Mutation-based growth charts for SEDC and other COL2A1 related dysplasias

Authors


  • How to cite this article: Terhal PA, van Dommelen P, Le Merrer M, Zankl A, Simon MEH, Smithson SF, Marcelis C, Kerr B, Kinning E, Mansour S, Hennekam RCM, van der Hout AH, Cormier-Daire V, Lund AM, Goodwin L, Mégarbané A, Lees M, Betz RC, Tobias ES, Coucke P, Mortier GR. 2012. Mutation-based growth charts for SEDC and other COL2A1 related dysplasias. Am J Med Genet Part C.

Abstract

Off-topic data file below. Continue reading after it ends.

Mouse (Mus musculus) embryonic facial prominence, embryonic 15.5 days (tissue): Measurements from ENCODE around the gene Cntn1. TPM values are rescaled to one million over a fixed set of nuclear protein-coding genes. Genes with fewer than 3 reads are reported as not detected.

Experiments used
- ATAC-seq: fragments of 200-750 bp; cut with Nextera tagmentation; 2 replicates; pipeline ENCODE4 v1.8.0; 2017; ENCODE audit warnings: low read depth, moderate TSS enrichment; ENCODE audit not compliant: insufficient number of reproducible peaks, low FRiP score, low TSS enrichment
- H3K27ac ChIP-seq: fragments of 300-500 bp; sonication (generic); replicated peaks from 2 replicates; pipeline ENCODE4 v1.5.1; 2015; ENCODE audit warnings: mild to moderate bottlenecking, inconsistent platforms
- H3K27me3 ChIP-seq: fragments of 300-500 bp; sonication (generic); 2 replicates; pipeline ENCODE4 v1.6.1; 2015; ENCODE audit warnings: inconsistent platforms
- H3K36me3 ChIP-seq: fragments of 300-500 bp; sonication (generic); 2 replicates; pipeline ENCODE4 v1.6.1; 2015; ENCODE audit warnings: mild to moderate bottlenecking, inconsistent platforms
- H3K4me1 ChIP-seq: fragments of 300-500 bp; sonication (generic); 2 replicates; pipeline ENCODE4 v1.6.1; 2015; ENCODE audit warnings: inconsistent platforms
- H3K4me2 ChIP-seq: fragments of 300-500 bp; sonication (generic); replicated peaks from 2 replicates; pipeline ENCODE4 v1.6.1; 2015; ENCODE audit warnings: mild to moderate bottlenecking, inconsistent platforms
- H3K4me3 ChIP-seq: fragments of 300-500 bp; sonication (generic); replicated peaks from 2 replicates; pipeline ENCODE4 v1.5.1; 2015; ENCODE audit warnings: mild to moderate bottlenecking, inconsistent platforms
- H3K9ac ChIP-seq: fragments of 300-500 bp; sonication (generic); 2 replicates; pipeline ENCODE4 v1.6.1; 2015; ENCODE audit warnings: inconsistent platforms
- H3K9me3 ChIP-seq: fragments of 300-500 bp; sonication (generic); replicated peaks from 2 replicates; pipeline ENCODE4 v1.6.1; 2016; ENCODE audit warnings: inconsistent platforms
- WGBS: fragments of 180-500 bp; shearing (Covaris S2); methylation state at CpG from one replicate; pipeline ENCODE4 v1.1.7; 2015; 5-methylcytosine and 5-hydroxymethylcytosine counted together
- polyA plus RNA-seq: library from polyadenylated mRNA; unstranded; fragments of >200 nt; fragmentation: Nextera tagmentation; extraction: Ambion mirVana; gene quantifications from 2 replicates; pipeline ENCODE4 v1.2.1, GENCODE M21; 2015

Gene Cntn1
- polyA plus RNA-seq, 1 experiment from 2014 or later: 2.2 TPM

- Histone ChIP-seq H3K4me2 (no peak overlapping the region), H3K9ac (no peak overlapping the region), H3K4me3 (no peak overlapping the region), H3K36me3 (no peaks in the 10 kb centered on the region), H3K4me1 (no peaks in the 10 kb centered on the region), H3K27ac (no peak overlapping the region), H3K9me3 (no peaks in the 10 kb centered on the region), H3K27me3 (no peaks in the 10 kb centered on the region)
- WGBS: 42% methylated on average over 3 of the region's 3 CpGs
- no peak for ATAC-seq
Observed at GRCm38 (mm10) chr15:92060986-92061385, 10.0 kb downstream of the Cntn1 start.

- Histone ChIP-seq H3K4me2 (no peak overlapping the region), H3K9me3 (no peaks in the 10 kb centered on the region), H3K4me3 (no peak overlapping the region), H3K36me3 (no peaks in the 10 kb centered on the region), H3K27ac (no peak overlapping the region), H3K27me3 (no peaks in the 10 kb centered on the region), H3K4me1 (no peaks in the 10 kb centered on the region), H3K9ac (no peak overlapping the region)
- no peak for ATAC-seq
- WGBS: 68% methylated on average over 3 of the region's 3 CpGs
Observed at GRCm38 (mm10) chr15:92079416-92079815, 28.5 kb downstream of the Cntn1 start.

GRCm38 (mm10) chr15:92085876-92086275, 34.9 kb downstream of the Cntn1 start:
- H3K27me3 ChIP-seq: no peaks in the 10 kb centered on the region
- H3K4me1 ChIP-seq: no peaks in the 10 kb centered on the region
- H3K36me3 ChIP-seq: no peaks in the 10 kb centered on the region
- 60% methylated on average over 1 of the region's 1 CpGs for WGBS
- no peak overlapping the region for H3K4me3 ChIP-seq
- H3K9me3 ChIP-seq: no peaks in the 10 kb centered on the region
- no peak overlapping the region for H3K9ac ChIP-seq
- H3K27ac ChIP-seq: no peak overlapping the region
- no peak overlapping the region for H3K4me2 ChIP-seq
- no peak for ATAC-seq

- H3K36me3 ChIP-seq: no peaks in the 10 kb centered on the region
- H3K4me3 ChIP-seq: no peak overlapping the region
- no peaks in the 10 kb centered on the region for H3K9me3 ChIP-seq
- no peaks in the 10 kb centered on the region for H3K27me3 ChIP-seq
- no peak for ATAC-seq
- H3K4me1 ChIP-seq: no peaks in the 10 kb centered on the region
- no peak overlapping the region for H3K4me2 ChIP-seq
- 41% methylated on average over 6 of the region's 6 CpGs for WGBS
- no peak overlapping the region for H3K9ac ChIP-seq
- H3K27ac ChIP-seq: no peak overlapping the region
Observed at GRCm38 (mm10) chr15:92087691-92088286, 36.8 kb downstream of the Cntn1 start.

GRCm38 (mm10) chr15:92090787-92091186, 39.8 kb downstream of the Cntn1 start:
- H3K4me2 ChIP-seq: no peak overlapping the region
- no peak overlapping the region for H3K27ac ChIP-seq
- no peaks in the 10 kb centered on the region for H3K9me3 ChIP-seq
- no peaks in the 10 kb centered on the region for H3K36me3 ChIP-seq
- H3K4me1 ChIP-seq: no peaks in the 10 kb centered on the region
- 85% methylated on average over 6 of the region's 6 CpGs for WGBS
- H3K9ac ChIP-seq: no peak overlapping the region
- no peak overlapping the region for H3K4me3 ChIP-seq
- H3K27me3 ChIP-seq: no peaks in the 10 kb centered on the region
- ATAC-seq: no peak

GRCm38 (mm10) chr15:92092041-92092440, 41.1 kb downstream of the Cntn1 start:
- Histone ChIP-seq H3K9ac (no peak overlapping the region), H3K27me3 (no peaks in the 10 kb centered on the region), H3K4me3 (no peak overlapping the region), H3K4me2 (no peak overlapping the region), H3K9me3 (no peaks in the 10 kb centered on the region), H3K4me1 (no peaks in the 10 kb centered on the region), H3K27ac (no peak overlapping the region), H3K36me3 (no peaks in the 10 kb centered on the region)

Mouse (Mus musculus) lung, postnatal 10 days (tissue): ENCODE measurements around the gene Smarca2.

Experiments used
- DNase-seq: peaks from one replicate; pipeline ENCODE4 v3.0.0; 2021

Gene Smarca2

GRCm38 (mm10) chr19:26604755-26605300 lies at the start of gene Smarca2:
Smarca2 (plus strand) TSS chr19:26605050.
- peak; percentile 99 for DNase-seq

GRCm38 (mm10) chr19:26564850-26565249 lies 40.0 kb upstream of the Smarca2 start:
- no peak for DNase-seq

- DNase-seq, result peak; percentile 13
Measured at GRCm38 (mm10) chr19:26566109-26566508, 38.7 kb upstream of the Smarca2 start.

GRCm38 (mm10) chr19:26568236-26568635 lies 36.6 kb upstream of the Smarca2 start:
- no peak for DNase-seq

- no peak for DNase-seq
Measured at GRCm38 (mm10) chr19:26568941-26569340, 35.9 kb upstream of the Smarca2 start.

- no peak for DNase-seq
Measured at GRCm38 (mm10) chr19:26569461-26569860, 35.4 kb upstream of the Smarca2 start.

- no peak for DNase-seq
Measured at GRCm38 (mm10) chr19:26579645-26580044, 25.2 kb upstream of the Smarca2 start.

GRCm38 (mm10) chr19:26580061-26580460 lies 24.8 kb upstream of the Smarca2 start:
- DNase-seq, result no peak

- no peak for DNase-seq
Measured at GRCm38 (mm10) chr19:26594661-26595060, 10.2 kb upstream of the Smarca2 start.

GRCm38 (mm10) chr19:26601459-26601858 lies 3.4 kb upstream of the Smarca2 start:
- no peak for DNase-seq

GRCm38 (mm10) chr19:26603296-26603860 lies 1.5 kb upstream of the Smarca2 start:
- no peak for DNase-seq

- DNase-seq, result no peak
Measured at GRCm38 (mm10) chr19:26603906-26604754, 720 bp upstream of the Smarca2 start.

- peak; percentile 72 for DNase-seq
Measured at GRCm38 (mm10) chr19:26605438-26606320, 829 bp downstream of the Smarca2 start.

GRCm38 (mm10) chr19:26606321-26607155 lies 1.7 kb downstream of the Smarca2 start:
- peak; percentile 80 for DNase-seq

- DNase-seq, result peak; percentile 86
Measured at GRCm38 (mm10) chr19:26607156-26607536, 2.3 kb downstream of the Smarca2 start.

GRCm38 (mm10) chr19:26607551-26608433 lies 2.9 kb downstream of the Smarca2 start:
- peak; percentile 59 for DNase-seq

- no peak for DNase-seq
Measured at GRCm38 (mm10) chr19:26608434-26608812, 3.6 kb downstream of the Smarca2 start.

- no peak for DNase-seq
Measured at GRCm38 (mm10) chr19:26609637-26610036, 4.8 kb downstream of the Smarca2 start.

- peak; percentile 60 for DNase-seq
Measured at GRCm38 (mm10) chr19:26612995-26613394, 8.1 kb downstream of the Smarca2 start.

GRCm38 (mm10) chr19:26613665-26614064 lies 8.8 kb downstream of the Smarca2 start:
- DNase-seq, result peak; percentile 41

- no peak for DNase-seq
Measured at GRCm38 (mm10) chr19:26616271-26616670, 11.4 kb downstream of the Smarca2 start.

From data collected via a large international collaborative study, we have constructed a growth chart for patients with molecularly confirmed congenital spondylo-epiphyseal dysplasia (SEDC) and other COL2A1 related dysplasias. The growth chart is based on longitudinal height measurements of 79 patients with glycine substitutions in the triple-helical domain of COL2A1. In addition, measurements of 27 patients with other molecular defects, such as arginine to cysteine substitutions, splice mutations, and mutations in the C-terminal propeptide have been plotted on the chart. Height of the patients progressively deviate from that of normal children: compared to normal WHO charts, the mean length/height is −2.6 SD at birth, −4.2 SD at 5 years, and −5.8 SD in adulthood. The mean adult height (male and female combined) of patients with glycine substitutions in the triple-helical region is 138.2 cm but there is a large variation. Patients with glycine to cysteine substitutions tend to cluster within the upper part of the chart, while patients with glycine to serine or valine substitutions are situated between +1 SD and −1 SD. Patients with carboxy-terminal glycine substitutions tend to be shorter than patients with amino-terminal substitutions, while patients with splice mutations are relatively tall. However, there are exceptions and specific mutations can have a strong or a relatively mild negative effect on growth. The observation of significant difference in adult height between affected members of the same family indicates that height remains a multifactorial trait even in the presence of a mutation with a strong dominant effect. © 2012 Wiley Periodicals, Inc.

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